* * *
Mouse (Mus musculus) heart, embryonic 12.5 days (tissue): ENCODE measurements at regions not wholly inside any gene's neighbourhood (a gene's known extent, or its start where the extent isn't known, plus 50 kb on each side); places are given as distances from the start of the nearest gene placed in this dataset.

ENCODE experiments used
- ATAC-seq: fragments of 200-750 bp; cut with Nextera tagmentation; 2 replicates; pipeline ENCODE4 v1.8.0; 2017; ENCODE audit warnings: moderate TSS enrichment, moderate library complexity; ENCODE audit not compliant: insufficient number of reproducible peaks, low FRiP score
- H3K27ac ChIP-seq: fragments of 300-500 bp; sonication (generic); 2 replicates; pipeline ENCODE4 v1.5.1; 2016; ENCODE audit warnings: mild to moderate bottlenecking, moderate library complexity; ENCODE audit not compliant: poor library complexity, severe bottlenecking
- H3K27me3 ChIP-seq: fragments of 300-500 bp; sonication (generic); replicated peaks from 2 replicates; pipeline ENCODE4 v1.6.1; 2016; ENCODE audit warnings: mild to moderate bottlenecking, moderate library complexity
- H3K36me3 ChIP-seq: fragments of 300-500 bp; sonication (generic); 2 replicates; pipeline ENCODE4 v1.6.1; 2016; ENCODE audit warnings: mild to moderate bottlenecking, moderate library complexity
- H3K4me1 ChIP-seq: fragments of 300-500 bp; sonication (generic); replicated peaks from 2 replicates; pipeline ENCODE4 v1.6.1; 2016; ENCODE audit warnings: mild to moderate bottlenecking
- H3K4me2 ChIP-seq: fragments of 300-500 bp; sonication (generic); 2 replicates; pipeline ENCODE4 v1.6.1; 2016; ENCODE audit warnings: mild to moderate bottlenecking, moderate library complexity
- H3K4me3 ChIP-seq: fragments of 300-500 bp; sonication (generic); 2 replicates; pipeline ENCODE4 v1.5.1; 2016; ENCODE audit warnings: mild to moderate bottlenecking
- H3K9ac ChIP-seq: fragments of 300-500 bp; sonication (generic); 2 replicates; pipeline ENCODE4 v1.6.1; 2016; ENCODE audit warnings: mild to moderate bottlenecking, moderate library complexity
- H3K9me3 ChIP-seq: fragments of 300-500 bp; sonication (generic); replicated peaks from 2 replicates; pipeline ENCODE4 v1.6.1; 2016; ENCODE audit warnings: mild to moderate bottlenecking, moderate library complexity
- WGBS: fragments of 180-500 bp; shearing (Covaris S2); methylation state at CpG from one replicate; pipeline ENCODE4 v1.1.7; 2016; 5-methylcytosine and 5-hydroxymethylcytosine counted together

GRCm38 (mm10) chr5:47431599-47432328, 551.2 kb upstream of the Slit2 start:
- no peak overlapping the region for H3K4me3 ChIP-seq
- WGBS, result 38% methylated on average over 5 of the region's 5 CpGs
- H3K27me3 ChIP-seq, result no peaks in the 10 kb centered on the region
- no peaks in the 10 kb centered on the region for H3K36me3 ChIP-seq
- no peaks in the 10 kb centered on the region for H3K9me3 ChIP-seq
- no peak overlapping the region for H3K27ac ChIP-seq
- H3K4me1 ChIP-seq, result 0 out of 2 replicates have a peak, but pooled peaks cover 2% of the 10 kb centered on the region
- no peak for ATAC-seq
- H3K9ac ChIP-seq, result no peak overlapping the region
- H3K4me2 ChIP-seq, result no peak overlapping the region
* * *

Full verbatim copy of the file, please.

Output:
Mouse (Mus musculus) heart, embryonic 12.5 days (tissue): ENCODE measurements at regions not wholly inside any gene's neighbourhood (a gene's known extent, or its start where the extent isn't known, plus 50 kb on each side); places are given as distances from the start of the nearest gene placed in this dataset.

ENCODE experiments used
- ATAC-seq: fragments of 200-750 bp; cut with Nextera tagmentation; 2 replicates; pipeline ENCODE4 v1.8.0; 2017; ENCODE audit warnings: moderate TSS enrichment, moderate library complexity; ENCODE audit not compliant: insufficient number of reproducible peaks, low FRiP score
- H3K27ac ChIP-seq: fragments of 300-500 bp; sonication (generic); 2 replicates; pipeline ENCODE4 v1.5.1; 2016; ENCODE audit warnings: mild to moderate bottlenecking, moderate library complexity; ENCODE audit not compliant: poor library complexity, severe bottlenecking
- H3K27me3 ChIP-seq: fragments of 300-500 bp; sonication (generic); replicated peaks from 2 replicates; pipeline ENCODE4 v1.6.1; 2016; ENCODE audit warnings: mild to moderate bottlenecking, moderate library complexity
- H3K36me3 ChIP-seq: fragments of 300-500 bp; sonication (generic); 2 replicates; pipeline ENCODE4 v1.6.1; 2016; ENCODE audit warnings: mild to moderate bottlenecking, moderate library complexity
- H3K4me1 ChIP-seq: fragments of 300-500 bp; sonication (generic); replicated peaks from 2 replicates; pipeline ENCODE4 v1.6.1; 2016; ENCODE audit warnings: mild to moderate bottlenecking
- H3K4me2 ChIP-seq: fragments of 300-500 bp; sonication (generic); 2 replicates; pipeline ENCODE4 v1.6.1; 2016; ENCODE audit warnings: mild to moderate bottlenecking, moderate library complexity
- H3K4me3 ChIP-seq: fragments of 300-500 bp; sonication (generic); 2 replicates; pipeline ENCODE4 v1.5.1; 2016; ENCODE audit warnings: mild to moderate bottlenecking
- H3K9ac ChIP-seq: fragments of 300-500 bp; sonication (generic); 2 replicates; pipeline ENCODE4 v1.6.1; 2016; ENCODE audit warnings: mild to moderate bottlenecking, moderate library complexity
- H3K9me3 ChIP-seq: fragments of 300-500 bp; sonication (generic); replicated peaks from 2 replicates; pipeline ENCODE4 v1.6.1; 2016; ENCODE audit warnings: mild to moderate bottlenecking, moderate library complexity
- WGBS: fragments of 180-500 bp; shearing (Covaris S2); methylation state at CpG from one replicate; pipeline ENCODE4 v1.1.7; 2016; 5-methylcytosine and 5-hydroxymethylcytosine counted together

GRCm38 (mm10) chr5:47431599-47432328, 551.2 kb upstream of the Slit2 start:
- no peak overlapping the region for H3K4me3 ChIP-seq
- WGBS, result 38% methylated on average over 5 of the region's 5 CpGs
- H3K27me3 ChIP-seq, result no peaks in the 10 kb centered on the region
- no peaks in the 10 kb centered on the region for H3K36me3 ChIP-seq
- no peaks in the 10 kb centered on the region for H3K9me3 ChIP-seq
- no peak overlapping the region for H3K27ac ChIP-seq
- H3K4me1 ChIP-seq, result 0 out of 2 replicates have a peak, but pooled peaks cover 2% of the 10 kb centered on the region
- no peak for ATAC-seq
- H3K9ac ChIP-seq, result no peak overlapping the region
- H3K4me2 ChIP-seq, result no peak overlapping the region